Hucknall girl Roxy-Lea is a little fundraising superstar
A young girl from Hucknall has taken on an epic walking challenge to raise money to support a new research into Alzheimer’s, Parkinson’s and other neurological diseases at Nottingham Trent University.
Roxy-Lea Munn, who goes to Burntstump Seely C of E Primary Academy in Arnold, is aiming to walk 166 miles – a mile for each day she was off school between March and September during the first lockdown last year.
Shirley Gray, her grandma, said: I’m so proud of her.
“She chose to support this project researching illnesses like Alzheimer’s because my father, so her great-grandfather, had Alzheimer’s and my mum had dementia and I also have an uncle who also suffers from Alzheimer’s and we have a family friend with Parkinsons, so its quite a family thing for her.
"All charities need money but because this is about research and looking to the future, we want to see if we can help find a cure for these things."
Roxy-Lea is doing the walks with her parents Kirsty and Rob, using an online app that helps plot routes for them around the countryside near where they live.
Roxy-Lea started out on her walks at the start of this year and has so far done more than 30 miles.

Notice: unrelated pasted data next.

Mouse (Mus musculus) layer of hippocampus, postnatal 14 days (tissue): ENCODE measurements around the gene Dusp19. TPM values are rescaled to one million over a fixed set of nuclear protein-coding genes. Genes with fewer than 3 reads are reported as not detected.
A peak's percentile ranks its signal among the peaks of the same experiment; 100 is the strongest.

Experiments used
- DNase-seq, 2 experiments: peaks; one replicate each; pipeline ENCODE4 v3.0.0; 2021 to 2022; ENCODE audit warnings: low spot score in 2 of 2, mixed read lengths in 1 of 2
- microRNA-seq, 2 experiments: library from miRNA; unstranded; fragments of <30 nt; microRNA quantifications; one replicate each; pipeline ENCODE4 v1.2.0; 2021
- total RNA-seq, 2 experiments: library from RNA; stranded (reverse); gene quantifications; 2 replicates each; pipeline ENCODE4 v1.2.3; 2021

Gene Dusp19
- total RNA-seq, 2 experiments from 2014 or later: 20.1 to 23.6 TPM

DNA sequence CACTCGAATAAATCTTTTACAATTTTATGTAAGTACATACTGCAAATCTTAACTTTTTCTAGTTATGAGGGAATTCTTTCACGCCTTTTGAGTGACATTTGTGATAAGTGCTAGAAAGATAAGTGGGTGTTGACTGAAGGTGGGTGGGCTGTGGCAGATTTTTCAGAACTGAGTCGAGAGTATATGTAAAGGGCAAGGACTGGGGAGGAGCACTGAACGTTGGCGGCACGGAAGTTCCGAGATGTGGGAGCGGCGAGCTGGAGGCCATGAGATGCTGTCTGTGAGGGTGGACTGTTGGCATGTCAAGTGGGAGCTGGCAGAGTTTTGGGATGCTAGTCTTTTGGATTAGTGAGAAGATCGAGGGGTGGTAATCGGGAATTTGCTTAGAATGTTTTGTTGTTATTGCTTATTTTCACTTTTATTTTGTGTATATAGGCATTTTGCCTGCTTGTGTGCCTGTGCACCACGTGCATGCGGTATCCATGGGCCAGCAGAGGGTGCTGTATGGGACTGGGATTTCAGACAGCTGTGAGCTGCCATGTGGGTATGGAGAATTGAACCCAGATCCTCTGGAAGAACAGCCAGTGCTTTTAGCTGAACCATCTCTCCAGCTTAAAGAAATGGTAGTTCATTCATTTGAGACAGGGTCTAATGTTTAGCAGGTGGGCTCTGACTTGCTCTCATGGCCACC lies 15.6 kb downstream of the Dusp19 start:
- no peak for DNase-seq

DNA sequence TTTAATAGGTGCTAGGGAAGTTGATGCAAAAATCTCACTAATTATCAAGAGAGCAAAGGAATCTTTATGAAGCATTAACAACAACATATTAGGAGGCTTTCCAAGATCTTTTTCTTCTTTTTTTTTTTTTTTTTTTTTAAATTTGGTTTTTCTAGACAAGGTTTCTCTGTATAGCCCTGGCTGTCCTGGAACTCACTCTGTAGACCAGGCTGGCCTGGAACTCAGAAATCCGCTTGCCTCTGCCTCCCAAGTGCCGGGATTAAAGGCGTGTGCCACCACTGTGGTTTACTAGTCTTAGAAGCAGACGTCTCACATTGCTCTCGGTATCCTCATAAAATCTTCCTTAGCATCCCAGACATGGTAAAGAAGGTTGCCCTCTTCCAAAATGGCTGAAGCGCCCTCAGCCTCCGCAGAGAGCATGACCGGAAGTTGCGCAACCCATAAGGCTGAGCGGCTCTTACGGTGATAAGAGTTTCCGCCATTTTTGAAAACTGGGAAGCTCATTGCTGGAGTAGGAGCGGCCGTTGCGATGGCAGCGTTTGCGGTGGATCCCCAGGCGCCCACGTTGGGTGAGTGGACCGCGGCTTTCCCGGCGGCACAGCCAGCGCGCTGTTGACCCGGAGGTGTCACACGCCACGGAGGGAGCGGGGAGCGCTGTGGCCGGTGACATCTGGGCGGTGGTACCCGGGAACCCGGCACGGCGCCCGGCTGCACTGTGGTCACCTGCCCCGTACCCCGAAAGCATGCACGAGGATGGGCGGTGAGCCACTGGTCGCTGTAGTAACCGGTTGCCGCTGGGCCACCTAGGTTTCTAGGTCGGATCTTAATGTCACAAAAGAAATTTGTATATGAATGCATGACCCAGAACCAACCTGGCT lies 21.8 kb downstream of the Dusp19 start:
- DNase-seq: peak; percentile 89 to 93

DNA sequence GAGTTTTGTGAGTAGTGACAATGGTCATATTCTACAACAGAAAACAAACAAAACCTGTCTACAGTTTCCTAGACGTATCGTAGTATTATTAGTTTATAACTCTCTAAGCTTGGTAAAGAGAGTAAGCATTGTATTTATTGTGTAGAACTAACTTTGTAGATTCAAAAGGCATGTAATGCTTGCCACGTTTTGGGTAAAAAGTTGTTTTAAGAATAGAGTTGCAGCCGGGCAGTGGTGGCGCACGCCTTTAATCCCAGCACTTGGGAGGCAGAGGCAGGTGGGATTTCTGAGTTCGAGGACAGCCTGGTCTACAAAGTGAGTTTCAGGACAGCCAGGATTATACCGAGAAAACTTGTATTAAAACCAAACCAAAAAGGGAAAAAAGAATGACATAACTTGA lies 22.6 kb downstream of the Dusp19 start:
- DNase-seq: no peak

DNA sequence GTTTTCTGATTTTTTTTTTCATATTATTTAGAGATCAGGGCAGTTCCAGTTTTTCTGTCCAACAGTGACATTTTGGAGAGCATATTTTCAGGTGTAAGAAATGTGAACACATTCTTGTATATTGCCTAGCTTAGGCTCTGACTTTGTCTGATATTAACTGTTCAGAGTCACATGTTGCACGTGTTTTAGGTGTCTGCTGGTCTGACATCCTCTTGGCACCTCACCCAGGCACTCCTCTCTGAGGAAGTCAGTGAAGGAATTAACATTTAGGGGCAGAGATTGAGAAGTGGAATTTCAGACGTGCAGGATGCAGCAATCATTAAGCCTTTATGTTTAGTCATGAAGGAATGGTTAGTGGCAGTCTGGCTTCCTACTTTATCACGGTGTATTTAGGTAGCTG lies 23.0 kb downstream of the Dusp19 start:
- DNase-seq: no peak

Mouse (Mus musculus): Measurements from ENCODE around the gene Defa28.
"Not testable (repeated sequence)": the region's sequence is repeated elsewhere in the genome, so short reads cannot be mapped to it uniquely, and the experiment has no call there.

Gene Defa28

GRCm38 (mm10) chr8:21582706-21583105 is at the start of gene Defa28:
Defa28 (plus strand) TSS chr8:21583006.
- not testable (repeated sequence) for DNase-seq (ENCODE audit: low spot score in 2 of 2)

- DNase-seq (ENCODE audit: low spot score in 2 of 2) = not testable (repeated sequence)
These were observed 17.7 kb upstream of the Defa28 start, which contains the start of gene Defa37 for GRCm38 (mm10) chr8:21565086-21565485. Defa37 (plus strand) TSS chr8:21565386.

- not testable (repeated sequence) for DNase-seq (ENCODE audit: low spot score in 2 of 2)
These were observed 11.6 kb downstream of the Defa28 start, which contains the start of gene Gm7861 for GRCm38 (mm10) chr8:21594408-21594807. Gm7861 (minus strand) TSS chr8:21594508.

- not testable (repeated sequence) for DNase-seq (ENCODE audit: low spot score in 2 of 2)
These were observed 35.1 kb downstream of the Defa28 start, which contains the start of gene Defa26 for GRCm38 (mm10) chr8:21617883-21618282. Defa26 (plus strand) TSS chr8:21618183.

The challenge is running throughout 2021.
"Shirley continued: “The last one they did was 7.3 miles which is a long way for a little six year-old.”
“She’s got her stick for walking and her walking boots and as well as walking, she’s recently started taking a litter picker out with her and doing litter picks as well.
"She’s a real little community hero.”
To support Roxy-Lea, click here.
The research is being carried out by a team at Nottingham Trent University.
On its JustGiving page it said: “There is no cure for Alzheimers, Dementia or Parkinsons.
"We have the unique opportunity to bring together a multi-disciplinary team of experts to explore new and innovative methods to bring about change in the prognosis of these destructive diseases.
“W e believe that the time has come for a completely new approach to increase our knowledge and awareness of how these diseases occur and how we can treat them.”